The discovery of the neutron
The neutron, which we have already described as one of the nucleons or constituent particles of which the nuclei of atoms are composed, was discovered by James Chadwick in 1933. The story behind it really started in 1930, when two German physicists, W. Bothe and H. Becker, found that when beryllium and certain other light elements were bombarded with ex-particles some very penetrating radiation was produced which could easily pass through a good many centimetres of lead. Irene Curie (daughter of the famous Marie) and her husband Jean Joliot also experimented with the new radiation and found that it caused protons of very high energy to be knocked out of compounds containing hydrogen. They formed the opinion that this radiation was simply gamma radiation of unusually high energy. However, when they made calculations to measure the energies of the supposed gamma photons the results did not agree with the laws of conservation of momentum and energy.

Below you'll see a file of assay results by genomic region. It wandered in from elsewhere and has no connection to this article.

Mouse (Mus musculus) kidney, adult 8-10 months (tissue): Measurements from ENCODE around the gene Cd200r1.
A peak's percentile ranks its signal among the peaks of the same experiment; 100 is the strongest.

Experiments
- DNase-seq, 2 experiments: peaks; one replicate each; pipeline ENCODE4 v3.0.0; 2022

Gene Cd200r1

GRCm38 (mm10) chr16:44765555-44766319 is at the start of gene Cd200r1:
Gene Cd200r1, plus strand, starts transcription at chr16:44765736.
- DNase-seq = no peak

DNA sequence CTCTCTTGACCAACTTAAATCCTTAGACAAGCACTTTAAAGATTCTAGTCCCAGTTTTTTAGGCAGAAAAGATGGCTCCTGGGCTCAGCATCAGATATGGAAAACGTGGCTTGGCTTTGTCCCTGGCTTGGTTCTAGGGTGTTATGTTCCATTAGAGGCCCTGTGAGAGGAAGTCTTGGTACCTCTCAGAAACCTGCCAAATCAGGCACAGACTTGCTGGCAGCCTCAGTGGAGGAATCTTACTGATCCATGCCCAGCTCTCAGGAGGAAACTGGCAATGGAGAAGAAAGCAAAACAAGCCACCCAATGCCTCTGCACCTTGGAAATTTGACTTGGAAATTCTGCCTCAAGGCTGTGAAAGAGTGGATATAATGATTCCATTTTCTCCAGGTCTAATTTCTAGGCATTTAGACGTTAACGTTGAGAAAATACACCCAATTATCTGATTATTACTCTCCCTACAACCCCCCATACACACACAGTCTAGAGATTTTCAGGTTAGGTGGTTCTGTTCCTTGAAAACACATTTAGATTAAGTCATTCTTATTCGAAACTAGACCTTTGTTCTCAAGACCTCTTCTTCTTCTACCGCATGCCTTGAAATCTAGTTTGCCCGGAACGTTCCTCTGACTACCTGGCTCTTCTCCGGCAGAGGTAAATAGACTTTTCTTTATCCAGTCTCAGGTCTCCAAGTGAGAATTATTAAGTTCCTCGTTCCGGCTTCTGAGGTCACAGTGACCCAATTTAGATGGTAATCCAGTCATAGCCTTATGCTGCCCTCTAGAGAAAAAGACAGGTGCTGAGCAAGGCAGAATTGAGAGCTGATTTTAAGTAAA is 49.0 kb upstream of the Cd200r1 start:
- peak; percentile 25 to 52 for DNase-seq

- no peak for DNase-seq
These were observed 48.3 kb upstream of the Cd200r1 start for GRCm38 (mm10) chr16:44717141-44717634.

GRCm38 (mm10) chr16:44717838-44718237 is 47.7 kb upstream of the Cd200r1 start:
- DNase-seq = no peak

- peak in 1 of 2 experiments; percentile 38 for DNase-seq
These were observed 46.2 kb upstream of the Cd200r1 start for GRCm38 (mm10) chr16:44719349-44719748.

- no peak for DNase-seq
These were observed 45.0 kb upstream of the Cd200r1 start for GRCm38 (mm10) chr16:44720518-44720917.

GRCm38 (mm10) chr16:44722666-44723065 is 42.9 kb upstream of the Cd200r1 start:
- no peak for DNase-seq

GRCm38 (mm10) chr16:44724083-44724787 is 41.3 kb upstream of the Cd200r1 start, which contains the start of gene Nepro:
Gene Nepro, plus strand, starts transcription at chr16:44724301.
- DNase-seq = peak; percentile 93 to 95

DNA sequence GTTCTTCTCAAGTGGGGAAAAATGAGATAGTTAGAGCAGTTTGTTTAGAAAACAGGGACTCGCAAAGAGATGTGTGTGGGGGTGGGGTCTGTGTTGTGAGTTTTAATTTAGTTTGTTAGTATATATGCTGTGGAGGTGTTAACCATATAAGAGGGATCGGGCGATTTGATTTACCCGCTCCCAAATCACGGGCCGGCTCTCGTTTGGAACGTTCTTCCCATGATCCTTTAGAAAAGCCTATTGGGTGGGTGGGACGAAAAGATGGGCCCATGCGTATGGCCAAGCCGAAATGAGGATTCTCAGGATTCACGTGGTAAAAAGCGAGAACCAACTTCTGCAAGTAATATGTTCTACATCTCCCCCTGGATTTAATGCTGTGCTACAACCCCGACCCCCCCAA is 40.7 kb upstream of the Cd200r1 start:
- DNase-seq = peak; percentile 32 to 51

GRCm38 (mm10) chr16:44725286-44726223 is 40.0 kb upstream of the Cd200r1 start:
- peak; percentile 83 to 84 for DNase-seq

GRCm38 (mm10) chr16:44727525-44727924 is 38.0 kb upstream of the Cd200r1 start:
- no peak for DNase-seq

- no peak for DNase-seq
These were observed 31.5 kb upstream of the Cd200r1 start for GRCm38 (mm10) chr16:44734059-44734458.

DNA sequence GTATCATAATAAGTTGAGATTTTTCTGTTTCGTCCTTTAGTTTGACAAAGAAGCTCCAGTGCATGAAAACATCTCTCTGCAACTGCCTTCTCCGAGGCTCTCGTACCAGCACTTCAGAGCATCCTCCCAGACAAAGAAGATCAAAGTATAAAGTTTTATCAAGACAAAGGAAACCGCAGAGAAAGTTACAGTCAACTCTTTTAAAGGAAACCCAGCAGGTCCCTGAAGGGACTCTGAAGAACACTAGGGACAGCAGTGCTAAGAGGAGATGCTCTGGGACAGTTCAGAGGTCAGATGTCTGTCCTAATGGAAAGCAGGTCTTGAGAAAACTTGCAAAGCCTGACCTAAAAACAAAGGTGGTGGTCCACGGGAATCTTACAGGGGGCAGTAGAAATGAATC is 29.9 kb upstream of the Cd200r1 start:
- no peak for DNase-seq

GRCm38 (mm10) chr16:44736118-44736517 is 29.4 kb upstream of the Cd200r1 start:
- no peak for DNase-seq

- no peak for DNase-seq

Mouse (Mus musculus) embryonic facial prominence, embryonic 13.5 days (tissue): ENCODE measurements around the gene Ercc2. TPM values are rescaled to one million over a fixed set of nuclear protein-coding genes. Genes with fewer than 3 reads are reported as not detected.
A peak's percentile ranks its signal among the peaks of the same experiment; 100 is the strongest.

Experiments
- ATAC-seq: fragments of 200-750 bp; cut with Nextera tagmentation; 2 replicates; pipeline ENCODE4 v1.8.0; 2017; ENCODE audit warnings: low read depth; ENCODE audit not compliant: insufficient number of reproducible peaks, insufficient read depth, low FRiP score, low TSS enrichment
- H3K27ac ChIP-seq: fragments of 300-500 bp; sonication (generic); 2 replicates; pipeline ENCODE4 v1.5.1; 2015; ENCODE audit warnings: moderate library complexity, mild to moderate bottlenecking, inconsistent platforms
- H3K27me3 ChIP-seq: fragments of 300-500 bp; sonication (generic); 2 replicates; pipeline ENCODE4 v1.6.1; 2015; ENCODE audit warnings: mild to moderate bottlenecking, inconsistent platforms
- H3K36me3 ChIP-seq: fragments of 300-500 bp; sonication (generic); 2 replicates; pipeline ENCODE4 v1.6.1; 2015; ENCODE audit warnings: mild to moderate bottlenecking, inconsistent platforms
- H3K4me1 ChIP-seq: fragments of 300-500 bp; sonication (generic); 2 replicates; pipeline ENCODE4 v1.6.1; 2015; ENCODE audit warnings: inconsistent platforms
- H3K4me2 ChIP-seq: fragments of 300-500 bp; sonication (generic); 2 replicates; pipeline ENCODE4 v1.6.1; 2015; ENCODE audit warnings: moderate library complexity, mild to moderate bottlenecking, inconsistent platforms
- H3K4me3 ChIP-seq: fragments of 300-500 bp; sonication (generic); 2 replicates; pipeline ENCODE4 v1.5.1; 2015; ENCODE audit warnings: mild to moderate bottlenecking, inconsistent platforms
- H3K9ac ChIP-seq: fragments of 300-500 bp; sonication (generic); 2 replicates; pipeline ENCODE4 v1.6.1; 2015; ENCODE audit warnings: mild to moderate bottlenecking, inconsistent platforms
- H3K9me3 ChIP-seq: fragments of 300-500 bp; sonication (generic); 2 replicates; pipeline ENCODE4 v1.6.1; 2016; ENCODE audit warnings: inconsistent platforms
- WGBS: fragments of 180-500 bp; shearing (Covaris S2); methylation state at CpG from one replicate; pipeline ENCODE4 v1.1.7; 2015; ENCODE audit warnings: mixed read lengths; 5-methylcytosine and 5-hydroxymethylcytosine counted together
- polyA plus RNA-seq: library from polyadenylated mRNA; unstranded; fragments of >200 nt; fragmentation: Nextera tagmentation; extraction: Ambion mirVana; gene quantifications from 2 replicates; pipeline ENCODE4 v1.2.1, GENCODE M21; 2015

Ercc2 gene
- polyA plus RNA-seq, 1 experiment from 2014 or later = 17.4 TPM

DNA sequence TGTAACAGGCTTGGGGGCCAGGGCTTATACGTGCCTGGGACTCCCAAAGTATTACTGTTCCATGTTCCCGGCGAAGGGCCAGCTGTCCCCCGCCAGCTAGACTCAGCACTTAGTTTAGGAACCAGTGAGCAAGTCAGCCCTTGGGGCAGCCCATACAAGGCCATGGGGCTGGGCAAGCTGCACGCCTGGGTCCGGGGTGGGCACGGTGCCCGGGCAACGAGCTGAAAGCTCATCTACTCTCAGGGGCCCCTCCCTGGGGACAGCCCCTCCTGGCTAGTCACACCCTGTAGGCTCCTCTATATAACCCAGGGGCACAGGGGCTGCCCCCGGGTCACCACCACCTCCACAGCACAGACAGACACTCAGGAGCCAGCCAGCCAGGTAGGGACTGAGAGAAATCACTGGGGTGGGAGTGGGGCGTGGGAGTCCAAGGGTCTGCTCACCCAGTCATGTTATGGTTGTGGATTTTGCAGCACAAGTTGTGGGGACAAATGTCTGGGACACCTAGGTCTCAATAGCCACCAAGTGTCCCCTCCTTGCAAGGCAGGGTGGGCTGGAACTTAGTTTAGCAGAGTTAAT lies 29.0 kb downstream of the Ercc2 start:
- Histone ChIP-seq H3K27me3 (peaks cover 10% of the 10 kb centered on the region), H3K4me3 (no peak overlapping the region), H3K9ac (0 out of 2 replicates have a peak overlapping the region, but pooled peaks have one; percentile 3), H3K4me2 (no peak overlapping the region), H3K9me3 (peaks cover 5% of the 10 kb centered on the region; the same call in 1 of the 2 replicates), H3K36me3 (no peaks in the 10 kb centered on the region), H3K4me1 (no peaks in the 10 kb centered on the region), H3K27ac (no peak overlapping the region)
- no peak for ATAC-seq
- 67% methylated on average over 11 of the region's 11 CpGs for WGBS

The problem was finally solved by Chadwick, who pointed out that all these
difficulties disappeared if the radiation was regarded as being composed of
uncharged particles instead of gamma photons. The apparatus he used is shown in Fig. 47.13. A plate made of the metal beryllium was bombarded by ex-particles and the new radiation from it allowed to impinge on a plate of paraffin wax. Protons were ejected from the paraffin and detected by means of an ionization chamber. Chadwick measured the energies of the protons and was then able to show that if the process was treated as a case of simple collisions between protons and uncharged particles of the same mass, then all the calculations agreed with the laws of momentum and energy. This newly discovered uncharged particle was given the name of neutron.